I was reading an interesting editorial in the latest issue of TIME, Leaving a Good Legacy, written by William Antholis and Strobe Talbott, about the ethical case for combating climate change and how it should appeal to conservatives.
What, you say? Conservatives combating climate change - how could this be? Well, on the face of it, it would seem a stretch in this world of polarizing politics where so-called "liberals" are the ones dedicating themselves to the environment and "conservatives" are dedicated to ravaging it for profit. And there would certainly be some truth in that, particularly based on the shrill comments from the extreme ends of both parties.
But Antholis and Talbott make an argument that taking on climate change and preserving the environment are actually conservative values at heart. Recognizing that government and society are part of a legacy to future generations and that what debts we incur on our way of life should be paid within our own time and not placed on future generations - these are actually prudent fundamentals exposed by founding conservatives throughout history.
Perhaps, in the U.S., the conservative movement, personified by the Republican party, has focused its aim to conserve on merely maintaining the status quo and conserving financial assets - wealth. But, as Antholis and Talbott point out, there are some in the party who recognize where the future of their party lies: with a generation that is keenly aware of environmental issues and the kind of world they face if those issues aren't addressed. U.S. Republican Senator Lindsey Graham is supporting new energy legislation, working with Senators John Kerry (Democrat) and Joe Lieberman (Independent), that addresses job growth in the alternative energy sector which would have a positive impact on the fight against global warming.
"Surprisingly, perhaps, it is Graham who has been most forceful in making the case for effective steps to counter climate change. 'I have been to enough college campuses to know — if you are 30 or younger, this climate issue is not a debate,' he told New York Times columnist Thomas Friedman in February. 'It's a value ... From a Republican point of view, we should buy into it and embrace it and not belittle them.'"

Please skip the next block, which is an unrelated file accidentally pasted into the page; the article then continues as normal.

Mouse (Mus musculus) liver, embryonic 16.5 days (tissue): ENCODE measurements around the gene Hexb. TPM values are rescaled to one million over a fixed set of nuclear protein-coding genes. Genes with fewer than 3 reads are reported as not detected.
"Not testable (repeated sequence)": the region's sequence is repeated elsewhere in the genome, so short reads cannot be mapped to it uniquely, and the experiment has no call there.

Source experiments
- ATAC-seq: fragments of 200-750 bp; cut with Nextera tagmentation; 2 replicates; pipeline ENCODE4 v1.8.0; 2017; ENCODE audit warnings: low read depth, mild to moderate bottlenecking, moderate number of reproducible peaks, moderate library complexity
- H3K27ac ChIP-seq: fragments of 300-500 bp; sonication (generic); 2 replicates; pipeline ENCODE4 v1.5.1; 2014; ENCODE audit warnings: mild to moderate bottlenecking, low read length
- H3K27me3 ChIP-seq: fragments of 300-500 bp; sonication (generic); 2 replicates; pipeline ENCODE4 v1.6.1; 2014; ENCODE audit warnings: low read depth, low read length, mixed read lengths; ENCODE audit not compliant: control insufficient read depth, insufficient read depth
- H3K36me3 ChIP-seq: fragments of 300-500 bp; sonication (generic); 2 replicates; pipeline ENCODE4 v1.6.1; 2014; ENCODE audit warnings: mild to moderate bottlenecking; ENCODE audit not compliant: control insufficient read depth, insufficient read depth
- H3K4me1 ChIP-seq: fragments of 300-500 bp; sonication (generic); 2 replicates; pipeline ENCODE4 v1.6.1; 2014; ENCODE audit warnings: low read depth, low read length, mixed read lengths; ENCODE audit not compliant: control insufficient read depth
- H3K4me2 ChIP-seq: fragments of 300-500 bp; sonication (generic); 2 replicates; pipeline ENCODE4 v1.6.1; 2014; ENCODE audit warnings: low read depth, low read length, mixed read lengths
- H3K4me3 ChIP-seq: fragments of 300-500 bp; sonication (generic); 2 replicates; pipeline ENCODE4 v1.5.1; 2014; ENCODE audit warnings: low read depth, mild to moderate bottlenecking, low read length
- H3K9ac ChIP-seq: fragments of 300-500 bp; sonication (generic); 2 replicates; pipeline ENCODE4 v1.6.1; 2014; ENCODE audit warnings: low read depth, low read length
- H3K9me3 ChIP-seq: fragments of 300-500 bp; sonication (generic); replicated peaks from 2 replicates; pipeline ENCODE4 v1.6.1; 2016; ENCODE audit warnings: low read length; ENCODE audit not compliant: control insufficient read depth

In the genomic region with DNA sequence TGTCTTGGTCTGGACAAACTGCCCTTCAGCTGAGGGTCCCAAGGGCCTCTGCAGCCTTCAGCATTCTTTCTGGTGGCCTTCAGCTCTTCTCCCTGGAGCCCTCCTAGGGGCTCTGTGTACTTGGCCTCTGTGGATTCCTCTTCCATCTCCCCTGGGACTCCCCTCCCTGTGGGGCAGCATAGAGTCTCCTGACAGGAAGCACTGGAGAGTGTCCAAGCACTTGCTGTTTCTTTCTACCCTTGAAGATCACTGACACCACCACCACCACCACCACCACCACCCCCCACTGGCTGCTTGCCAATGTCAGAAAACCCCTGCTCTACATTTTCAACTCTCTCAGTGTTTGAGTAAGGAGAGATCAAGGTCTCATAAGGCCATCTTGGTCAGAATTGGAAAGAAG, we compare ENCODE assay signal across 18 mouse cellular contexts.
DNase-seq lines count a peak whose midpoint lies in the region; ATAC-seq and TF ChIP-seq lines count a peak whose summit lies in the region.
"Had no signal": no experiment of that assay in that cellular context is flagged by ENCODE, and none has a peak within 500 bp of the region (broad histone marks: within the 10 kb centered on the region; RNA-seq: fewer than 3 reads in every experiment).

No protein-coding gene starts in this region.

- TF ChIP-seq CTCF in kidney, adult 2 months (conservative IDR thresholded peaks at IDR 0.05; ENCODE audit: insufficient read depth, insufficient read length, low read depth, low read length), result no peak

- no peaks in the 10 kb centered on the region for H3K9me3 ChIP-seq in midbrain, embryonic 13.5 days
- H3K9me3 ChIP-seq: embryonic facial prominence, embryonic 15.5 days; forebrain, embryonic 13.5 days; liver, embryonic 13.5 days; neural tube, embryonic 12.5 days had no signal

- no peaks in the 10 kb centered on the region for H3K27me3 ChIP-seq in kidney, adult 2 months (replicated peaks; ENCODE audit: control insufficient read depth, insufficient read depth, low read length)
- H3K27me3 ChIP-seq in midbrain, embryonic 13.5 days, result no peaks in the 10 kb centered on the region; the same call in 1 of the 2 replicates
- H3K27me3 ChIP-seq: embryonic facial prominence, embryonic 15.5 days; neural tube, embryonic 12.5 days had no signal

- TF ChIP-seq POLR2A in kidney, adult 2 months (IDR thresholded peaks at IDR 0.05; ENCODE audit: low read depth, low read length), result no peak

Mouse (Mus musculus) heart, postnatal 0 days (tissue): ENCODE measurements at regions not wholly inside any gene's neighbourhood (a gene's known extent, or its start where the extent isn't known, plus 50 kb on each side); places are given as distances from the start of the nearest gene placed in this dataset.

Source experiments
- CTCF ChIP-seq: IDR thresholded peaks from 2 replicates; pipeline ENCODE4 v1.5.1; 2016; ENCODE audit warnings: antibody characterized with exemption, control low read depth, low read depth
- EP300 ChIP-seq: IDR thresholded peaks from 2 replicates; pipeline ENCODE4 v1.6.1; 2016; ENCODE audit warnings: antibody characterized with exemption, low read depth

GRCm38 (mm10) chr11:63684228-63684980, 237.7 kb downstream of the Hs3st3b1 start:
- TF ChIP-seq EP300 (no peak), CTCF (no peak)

The Gulf oil spill is a consequence of our dependence on fossil fuels, one that is staring us in the face right now and whose effects will linger for decades. Global warming is also a consequence of fossil fuels, with effects that can be more far-reaching on many generations to come. If a true conservative is prudent, responsible, and less inclined toward excess, then the ramifications of our dependence on fossil fuels and what we are saddling future generations with, regarding the air we breathe and the water we drink, should be of major concern. In an ideal world, the environment should be a common cause for all politicians because it speaks to our living legacy to those who will have to carry on with what we did or did not do.
"We come into this world in debt to our ancestors, and we leave it an incrementally better place, believing our descendants will come up with means of fending off or coping with whatever their age throws at them," writes Antholis and Talbott. "Down through the years, that has been the narrative of the human family. But global warming alters it in a basic way. We cannot leave those who come after us to their own devices. If we do not get the process of mitigating climate change started right now, our descendants, however skilled, will not be able to cope with the consequences. If we do nothing, we will likely bequeath to them a less habitable — perhaps even uninhabitable — planet, the most negative legacy imaginable. That is why there is no time to lose."
Read entire editorial in TIME.
Antholis and Talbott are authors of Fast Forward: Ethics and Politics in the Age of Global Warming.